Current Status

In support of the GEWEX Continental Scale International Project (GCIP) and GEWEX Americas Prediction Project (GAPP), NOAA/NESDIS has been producing in real time, shortwave Surface Radiation Budget (SRB) parameters since January 1996, using GOES-8 satellite observations. The estimates are being made on an hourly basis for 0.5 degree targets for an area bounded by 70-125 W longitude and 25-50 N latitude. This product became operational in July 2000.

Surface downward flux
Example of surface downward flux estimated at 18:19 UTC on 1 Dec 1997.
(Click here for an enlarged version.)

The NOAA/NESDIS product in a graphical format can be viewed at:

At the NOAA/NESDIS site, graphical information is kept for the latest few days of operation. At the university of Maryland web site, several SRB parameters from the NOAA/NESDIS product are provided almost in real time as well as validation results.

For information on data that are currently provided go to Data Access.


A modified version of the GEWEX SRB algorithm (Version 1.1), developed at the University of Maryland, has been used. The model is driven with GOES - 8 satellite data, as preprocessed at NOAA/NESDIS, and auxiliary information on the state of the atmosphere, as available from the NCEP Eta model. Information on the NCEP Eta model can be found at:

The implementation of the model requires satellite data preprocessing and cloud screening, which are being performed at NESDIS under the direction of Dr. J. D. Tarpley. Additional information required for implementing the model is related to the state of the atmosphere and the surface. Such information is extracted in real time from the NCEP regional forecast model under the direction of Dr. K. Mitchell and appended to the data stream. These include snow cover and precipitable water.

Developmental activity, in preparation for the operational implementation at NOAA, included the development of angular corrections as appropriate for the filter functions of GOES-8 . The visible channel on the GOES-8 satellite is a narrowband channel. A study was undertaken to obtain angularly dependent relationships between the broadband reflectance and the narrowband reflectance, as observed from the visible channel of GOES-8 (0.52- 0.72 um). Effects of surface properties, aerosols, clouds and sun-viewing geometry are taken into account. The relationships were developed based on simulations of filtered visible channel reflectance of GOES-8 and unfiltered broadband reflectance. An angularly dependent atmospheric radiation model (LOWTRAN 7) was used for simulations. Results are calculated for a wide range of relative azimuth angles and satellite zenith angles, in conjunction with various surface types, such as ocean, vegetated land, desert, and snow. Several cloud types, such as stratus, altostratus, stratocumulus and cirrus, are also included in the simulations. Conditions with different loading of aerosols are simulated separately, to analyze aerosol sensitivity of the relationships. Experiments are in progress on the need to perform operationally angularly dependent transformations. In the current version of the SRB model as implemented by NESDIS, only one transformation, based on the ensemble of simulations, is in use.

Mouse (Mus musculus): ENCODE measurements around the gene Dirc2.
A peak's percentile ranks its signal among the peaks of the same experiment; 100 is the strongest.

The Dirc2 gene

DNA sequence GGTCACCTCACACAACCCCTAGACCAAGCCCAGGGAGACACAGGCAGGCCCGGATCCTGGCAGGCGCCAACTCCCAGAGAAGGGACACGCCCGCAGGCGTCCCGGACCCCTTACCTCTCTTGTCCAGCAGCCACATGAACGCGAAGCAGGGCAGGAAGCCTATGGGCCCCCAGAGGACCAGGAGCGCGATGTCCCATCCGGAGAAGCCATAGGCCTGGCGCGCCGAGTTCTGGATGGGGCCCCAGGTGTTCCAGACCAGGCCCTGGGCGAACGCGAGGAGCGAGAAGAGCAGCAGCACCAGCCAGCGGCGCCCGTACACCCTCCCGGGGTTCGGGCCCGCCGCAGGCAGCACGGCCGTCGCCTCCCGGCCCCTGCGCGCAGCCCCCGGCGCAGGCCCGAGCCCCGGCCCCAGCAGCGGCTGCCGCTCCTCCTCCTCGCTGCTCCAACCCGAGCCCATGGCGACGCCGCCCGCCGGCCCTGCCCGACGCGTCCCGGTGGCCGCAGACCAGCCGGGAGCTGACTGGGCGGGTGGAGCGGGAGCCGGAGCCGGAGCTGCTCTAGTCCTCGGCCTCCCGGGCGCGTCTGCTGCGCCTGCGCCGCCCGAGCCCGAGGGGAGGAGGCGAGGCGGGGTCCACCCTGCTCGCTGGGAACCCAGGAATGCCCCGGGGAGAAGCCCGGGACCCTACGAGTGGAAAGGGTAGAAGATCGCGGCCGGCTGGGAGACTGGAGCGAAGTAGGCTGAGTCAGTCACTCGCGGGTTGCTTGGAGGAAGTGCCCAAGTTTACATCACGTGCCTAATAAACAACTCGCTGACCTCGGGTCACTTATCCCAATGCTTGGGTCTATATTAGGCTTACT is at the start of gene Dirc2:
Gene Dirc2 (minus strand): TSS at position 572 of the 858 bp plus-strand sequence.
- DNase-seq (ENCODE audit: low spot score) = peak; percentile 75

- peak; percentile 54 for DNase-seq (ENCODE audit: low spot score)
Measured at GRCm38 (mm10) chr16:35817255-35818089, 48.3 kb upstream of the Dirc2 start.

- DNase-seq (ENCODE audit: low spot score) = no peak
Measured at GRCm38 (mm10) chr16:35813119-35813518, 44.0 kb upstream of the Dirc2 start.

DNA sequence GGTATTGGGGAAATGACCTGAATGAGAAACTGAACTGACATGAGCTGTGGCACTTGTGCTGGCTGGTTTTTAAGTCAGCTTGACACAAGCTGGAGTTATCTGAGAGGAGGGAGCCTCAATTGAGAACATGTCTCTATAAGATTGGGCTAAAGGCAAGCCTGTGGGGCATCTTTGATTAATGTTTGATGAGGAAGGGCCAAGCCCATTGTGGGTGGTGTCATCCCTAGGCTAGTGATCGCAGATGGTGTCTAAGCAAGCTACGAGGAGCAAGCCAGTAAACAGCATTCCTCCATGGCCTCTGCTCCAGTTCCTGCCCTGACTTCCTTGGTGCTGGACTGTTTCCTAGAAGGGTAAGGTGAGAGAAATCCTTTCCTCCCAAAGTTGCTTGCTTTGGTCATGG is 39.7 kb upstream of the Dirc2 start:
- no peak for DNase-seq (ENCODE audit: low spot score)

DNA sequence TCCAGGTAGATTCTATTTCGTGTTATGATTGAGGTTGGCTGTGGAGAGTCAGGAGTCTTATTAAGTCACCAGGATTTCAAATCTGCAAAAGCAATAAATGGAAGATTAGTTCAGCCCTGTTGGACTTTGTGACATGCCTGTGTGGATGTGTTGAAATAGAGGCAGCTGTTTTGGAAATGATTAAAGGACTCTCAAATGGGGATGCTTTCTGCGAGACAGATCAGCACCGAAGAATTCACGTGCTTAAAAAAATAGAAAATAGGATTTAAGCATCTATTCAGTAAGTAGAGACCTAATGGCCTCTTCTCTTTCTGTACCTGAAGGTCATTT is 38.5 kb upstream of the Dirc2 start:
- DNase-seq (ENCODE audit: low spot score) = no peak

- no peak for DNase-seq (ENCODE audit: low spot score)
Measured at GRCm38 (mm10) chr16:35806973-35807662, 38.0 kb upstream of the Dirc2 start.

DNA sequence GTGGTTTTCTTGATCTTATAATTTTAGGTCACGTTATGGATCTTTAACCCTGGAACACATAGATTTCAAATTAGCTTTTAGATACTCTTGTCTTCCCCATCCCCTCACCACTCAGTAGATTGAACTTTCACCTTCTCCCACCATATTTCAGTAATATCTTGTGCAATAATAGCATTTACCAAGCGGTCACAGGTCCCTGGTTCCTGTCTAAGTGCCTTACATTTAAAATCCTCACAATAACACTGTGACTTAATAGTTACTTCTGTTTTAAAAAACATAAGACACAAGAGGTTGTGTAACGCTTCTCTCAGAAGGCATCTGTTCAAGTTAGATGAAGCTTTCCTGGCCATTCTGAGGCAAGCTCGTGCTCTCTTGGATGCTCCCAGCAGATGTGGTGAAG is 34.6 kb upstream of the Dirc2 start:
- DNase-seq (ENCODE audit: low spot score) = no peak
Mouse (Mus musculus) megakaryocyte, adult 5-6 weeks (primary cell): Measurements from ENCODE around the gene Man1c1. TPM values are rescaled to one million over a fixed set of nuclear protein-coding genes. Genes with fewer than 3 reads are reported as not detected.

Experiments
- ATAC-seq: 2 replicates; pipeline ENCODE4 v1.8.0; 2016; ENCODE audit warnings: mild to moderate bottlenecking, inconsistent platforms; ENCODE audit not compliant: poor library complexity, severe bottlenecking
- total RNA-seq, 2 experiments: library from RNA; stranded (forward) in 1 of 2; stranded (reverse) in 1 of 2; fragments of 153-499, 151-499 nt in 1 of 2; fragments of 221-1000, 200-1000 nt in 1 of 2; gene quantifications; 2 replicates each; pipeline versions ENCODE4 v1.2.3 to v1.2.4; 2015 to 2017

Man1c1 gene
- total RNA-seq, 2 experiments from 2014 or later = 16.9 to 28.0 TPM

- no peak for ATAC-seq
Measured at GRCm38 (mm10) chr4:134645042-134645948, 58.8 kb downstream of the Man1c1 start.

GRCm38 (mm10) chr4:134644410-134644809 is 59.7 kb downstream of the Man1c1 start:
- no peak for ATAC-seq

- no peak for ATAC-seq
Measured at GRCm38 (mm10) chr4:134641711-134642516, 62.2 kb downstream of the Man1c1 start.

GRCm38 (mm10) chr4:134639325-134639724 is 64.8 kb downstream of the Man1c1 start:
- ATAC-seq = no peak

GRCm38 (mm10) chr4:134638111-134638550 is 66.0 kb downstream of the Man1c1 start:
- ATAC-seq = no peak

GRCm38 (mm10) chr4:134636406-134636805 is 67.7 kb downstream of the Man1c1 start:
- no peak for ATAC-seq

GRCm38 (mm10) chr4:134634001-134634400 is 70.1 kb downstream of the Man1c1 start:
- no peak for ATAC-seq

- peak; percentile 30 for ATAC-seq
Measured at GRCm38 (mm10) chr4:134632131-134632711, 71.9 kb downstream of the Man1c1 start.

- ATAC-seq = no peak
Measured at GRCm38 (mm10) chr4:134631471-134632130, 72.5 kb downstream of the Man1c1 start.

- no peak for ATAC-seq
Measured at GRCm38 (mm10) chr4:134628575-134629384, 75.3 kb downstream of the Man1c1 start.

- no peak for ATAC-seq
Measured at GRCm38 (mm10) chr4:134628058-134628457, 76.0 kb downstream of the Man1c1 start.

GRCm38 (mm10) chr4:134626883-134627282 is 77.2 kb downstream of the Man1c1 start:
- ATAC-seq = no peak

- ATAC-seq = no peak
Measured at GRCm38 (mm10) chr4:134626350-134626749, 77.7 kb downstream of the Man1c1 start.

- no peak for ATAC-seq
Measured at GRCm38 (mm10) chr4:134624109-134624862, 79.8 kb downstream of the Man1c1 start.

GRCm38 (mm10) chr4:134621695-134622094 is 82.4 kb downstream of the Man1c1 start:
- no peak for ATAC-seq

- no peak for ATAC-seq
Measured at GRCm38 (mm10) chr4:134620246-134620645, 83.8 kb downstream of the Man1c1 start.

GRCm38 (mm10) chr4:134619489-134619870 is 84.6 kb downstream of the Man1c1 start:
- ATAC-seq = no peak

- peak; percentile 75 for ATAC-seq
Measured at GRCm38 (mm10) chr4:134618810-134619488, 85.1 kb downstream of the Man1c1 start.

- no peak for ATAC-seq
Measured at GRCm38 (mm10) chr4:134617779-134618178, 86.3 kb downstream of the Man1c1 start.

Details about the algorithm can be found in Pinker and Laszlo (1992).

Parameters produced at NOAA/NESDIS

Four types of data are produced:

Satellite based information used to drive the model
Auxiliary input data model
Eta model products relevant for hydrologic modeling
Independently derived satellite products

(Click here for a complete list of parameters).

Activities in progress at the University of Maryland

  1. An archive of the NOAA/NESDIS input and output data is being kept at the Department of Meteorology, University of Maryland.
  2. At the University of Maryland, the shortwave  SRB algorithm, as implemented at NOAA/NESDIS is evaluated by comparing operational products with results obtained off-line, using the same input data as generated by NOAA/NESDIS.
  3. Model results are evaluated against ground truth. Data from about fifty stations are in use in the validation effort. Locations of ground stations used in the validation, as well as results  are presented in Validation.
  4. Model improvement activity.


This activity is supported by the NOAA Climate and Global Change Program, Office of Global Programs, United States Department of Commerce, National Oceanic and Atmospheric Administration , 1100 Wayne Avenue, Suite 1225 Silver Spring, Maryland 20910 and by the NASA Land Surface Hydrology program, Office of Earth Science, NASA Headquarters, Washington DC, 20546.

Personnel involved in the project - Contacts.

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